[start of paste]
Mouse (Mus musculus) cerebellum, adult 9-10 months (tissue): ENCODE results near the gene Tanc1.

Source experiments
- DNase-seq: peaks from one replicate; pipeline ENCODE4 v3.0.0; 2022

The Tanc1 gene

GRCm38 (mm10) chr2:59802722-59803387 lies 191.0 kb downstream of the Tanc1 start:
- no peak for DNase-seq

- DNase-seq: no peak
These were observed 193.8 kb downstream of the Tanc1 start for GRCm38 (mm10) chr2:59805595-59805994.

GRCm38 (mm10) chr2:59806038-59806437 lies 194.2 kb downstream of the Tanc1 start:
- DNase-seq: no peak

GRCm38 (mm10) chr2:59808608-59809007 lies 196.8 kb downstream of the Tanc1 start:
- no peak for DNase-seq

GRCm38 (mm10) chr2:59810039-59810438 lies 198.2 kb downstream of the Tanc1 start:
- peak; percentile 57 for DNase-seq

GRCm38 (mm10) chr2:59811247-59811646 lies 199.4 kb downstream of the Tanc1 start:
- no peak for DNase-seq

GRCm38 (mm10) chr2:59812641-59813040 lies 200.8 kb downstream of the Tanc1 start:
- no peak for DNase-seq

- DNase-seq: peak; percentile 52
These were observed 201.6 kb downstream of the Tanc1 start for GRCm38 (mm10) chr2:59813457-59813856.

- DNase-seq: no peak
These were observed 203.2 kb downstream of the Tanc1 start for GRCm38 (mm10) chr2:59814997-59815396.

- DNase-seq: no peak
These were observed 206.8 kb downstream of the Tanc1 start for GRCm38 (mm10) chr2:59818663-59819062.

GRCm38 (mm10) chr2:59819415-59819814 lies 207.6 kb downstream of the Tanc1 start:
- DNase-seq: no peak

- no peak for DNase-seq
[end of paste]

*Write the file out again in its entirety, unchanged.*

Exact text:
Mouse (Mus musculus) cerebellum, adult 9-10 months (tissue): ENCODE results near the gene Tanc1.

Source experiments
- DNase-seq: peaks from one replicate; pipeline ENCODE4 v3.0.0; 2022

The Tanc1 gene

GRCm38 (mm10) chr2:59802722-59803387 lies 191.0 kb downstream of the Tanc1 start:
- no peak for DNase-seq

- DNase-seq: no peak
These were observed 193.8 kb downstream of the Tanc1 start for GRCm38 (mm10) chr2:59805595-59805994.

GRCm38 (mm10) chr2:59806038-59806437 lies 194.2 kb downstream of the Tanc1 start:
- DNase-seq: no peak

GRCm38 (mm10) chr2:59808608-59809007 lies 196.8 kb downstream of the Tanc1 start:
- no peak for DNase-seq

GRCm38 (mm10) chr2:59810039-59810438 lies 198.2 kb downstream of the Tanc1 start:
- peak; percentile 57 for DNase-seq

GRCm38 (mm10) chr2:59811247-59811646 lies 199.4 kb downstream of the Tanc1 start:
- no peak for DNase-seq

GRCm38 (mm10) chr2:59812641-59813040 lies 200.8 kb downstream of the Tanc1 start:
- no peak for DNase-seq

- DNase-seq: peak; percentile 52
These were observed 201.6 kb downstream of the Tanc1 start for GRCm38 (mm10) chr2:59813457-59813856.

- DNase-seq: no peak
These were observed 203.2 kb downstream of the Tanc1 start for GRCm38 (mm10) chr2:59814997-59815396.

- DNase-seq: no peak
These were observed 206.8 kb downstream of the Tanc1 start for GRCm38 (mm10) chr2:59818663-59819062.

GRCm38 (mm10) chr2:59819415-59819814 lies 207.6 kb downstream of the Tanc1 start:
- DNase-seq: no peak

- no peak for DNase-seq